A friend referred me to an intriguing if unpolished article on immigrant communities of Asian-Americans. Yang, the author is undeniably bitter about the Asian values he was raised with: filial piety, education and hard work, humility and non-confrontation, and the pursuit of prestigious qualifications. He contends that Asian-Americans are perceived as timid and conflict-avoidant, working far too hard and ending up as drone workers unfit for management.
At the meritocratic Stuyvesant High School, Asian-Americans – through intensive study not only of subject matter but test-taking – have forced out Caucasian competition. However their experience is narrow and academically focused. By contrast, top Caucasian students have good grades, but are also popular and attractive. At the college level, racial standardisation forces Asian applicants to score considerably higher for admission.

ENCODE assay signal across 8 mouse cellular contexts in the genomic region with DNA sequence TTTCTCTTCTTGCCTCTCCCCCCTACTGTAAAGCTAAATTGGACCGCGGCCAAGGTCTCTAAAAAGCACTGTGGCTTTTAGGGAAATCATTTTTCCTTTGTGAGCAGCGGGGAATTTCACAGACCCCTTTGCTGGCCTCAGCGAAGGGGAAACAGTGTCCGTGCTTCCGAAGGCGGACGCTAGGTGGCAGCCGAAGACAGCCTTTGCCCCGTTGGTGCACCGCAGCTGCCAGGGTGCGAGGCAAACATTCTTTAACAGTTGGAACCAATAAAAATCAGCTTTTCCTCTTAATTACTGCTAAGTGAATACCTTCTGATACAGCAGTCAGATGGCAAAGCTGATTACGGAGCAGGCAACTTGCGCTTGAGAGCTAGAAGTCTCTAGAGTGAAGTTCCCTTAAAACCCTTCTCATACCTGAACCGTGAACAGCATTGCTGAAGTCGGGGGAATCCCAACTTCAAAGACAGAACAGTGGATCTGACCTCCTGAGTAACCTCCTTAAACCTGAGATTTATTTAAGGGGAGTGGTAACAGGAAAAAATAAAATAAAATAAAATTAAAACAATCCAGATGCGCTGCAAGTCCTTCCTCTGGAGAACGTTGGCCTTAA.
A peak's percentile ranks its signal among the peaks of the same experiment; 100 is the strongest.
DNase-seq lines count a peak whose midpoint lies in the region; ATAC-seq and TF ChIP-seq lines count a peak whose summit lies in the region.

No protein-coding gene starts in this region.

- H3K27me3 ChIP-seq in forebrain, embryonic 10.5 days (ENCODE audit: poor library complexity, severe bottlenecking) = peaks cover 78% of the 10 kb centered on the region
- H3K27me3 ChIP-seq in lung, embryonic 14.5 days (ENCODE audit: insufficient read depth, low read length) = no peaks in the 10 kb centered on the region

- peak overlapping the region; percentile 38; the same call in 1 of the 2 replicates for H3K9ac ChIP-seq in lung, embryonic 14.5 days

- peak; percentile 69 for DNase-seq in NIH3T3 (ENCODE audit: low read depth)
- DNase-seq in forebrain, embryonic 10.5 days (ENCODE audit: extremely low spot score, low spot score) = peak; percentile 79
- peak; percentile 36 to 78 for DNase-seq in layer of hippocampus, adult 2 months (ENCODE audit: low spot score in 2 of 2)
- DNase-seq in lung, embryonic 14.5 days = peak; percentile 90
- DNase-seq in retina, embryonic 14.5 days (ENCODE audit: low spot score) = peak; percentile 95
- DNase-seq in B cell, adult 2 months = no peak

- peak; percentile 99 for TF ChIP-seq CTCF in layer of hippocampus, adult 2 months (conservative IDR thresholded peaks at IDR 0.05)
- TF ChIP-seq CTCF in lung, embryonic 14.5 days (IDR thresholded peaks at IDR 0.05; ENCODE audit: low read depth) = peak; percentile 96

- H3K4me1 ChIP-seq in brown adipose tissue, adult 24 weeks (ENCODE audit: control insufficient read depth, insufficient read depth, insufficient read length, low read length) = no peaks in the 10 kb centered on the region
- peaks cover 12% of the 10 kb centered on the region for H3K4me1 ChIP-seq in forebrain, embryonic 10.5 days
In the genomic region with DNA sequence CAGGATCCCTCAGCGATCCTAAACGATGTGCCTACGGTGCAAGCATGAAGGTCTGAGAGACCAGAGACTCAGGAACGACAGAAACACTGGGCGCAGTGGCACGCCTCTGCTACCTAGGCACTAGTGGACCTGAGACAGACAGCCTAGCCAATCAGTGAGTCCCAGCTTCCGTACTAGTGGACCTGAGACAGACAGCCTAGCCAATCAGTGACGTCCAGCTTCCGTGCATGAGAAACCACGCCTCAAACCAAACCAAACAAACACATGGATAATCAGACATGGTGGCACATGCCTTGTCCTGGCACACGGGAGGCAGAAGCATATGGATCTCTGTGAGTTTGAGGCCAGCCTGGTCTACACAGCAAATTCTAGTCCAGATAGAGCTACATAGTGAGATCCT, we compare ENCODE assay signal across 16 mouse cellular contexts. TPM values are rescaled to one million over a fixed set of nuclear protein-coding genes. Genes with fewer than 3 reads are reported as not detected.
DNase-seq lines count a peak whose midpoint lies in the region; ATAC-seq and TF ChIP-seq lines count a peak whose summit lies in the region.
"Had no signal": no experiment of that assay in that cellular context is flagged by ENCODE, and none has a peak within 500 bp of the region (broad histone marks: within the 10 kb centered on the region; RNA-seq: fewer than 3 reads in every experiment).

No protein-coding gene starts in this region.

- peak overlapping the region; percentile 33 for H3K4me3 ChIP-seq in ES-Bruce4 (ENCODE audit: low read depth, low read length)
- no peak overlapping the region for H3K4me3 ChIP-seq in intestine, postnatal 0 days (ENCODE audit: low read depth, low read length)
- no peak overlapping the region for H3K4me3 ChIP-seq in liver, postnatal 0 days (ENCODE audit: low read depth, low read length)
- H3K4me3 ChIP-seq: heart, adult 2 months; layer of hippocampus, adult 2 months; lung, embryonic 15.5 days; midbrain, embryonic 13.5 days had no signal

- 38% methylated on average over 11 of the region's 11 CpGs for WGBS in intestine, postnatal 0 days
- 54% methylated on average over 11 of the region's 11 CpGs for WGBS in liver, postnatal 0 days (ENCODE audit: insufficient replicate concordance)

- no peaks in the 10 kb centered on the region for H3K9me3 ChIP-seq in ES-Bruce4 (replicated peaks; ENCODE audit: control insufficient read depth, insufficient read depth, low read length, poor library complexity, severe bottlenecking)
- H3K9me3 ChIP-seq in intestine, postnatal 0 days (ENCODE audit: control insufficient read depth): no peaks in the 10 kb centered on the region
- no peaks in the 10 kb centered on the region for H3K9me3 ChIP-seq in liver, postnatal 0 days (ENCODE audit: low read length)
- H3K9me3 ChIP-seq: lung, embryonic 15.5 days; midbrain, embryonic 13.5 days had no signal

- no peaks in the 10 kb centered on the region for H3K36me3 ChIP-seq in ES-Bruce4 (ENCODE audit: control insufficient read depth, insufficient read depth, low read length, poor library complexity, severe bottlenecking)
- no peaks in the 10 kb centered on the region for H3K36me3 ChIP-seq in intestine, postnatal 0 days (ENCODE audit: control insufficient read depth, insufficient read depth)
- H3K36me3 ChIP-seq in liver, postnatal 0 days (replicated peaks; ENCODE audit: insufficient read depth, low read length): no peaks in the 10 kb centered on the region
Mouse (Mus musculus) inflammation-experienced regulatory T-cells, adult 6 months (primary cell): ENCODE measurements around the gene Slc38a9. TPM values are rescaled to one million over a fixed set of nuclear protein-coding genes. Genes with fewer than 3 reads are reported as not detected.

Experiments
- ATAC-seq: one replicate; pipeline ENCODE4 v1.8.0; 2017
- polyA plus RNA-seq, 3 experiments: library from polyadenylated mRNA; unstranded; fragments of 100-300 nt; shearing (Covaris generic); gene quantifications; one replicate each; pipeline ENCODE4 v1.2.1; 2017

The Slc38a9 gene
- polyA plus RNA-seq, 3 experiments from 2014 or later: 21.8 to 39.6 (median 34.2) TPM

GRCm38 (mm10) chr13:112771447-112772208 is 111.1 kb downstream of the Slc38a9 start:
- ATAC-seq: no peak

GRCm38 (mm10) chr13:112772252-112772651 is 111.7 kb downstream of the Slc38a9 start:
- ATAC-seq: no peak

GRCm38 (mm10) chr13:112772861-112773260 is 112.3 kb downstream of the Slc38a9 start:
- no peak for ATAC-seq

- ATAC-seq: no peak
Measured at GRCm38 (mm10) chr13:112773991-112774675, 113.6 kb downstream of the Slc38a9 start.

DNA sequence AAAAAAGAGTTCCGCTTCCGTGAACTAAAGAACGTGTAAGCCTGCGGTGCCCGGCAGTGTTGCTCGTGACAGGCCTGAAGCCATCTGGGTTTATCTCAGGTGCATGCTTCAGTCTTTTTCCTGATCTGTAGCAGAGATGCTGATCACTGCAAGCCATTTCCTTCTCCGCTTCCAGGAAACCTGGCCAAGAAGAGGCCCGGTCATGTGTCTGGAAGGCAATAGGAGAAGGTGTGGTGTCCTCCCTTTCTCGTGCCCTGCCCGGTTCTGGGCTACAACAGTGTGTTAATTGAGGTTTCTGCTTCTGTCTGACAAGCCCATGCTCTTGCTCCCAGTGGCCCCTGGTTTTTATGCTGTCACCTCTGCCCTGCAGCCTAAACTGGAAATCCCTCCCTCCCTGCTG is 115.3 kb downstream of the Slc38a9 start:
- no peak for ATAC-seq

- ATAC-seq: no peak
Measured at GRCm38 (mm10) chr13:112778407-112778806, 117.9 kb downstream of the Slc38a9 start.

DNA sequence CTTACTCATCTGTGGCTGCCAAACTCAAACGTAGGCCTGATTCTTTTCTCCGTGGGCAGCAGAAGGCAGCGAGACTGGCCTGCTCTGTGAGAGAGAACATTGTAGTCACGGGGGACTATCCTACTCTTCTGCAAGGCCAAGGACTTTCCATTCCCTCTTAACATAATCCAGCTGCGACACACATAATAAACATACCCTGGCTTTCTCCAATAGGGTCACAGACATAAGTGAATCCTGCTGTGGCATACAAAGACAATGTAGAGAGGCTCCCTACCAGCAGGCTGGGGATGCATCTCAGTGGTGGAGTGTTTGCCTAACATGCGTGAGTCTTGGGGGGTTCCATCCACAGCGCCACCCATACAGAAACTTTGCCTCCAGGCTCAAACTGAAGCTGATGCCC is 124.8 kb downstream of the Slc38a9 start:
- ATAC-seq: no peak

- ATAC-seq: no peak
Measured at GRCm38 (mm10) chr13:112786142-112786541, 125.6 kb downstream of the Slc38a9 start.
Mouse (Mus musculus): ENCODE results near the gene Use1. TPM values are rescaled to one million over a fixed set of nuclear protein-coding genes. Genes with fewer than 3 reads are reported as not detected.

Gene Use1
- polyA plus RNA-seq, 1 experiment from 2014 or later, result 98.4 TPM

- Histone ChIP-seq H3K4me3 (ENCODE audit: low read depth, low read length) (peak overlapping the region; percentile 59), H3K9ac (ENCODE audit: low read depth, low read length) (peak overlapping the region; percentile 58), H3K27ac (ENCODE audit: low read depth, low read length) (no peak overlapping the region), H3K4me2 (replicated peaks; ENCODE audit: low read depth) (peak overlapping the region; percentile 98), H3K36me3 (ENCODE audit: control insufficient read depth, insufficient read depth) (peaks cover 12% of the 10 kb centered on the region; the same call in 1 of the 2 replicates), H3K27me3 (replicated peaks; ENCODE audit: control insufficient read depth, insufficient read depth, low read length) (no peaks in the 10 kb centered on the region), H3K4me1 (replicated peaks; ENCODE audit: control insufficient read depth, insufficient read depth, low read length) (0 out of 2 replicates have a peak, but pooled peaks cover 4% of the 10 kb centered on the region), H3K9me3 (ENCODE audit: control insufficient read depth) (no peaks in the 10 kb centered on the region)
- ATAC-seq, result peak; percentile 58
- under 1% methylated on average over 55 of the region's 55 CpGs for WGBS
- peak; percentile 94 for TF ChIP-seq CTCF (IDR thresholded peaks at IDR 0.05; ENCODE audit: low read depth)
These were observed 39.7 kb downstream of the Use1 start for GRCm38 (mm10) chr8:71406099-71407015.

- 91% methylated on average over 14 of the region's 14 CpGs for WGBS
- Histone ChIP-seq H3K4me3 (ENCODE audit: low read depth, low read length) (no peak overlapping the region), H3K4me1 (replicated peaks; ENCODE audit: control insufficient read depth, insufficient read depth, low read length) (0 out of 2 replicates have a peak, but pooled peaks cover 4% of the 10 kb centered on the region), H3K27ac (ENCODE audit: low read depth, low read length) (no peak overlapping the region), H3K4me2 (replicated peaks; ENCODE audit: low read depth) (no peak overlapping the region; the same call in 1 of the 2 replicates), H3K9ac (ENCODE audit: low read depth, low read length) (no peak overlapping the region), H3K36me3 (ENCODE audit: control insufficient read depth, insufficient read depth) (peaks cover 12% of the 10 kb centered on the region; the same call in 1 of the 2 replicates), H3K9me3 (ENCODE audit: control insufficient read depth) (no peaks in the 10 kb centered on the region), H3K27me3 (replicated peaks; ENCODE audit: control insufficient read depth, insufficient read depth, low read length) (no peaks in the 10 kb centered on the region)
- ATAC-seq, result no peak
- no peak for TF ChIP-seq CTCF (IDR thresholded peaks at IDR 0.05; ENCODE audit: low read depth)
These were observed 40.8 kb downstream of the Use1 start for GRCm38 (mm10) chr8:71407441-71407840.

The article discusses a “Bamboo Ceiling” – an IBM researcher is quoted “They just see me as an Asian Ph.D., never management potential”; PriceWaterhouseCoopers is nowhere near racial parity in partnerships and “nobody else is either”. The author draws parallels with research demonstrating that tall people are more successful in life and refers to a study where Caucasian names rated more highly in leadership potential than Asian ones. (Studies have shown that attractive people are also more successful in life.) Yang also mentions “governed rule-breaking”, where particular instances of rule-breaking elevates one’s status (this is confirmed in a study I’ve seen).
In the end, Yang points at successful Asian-run startups for the most likely vector of change.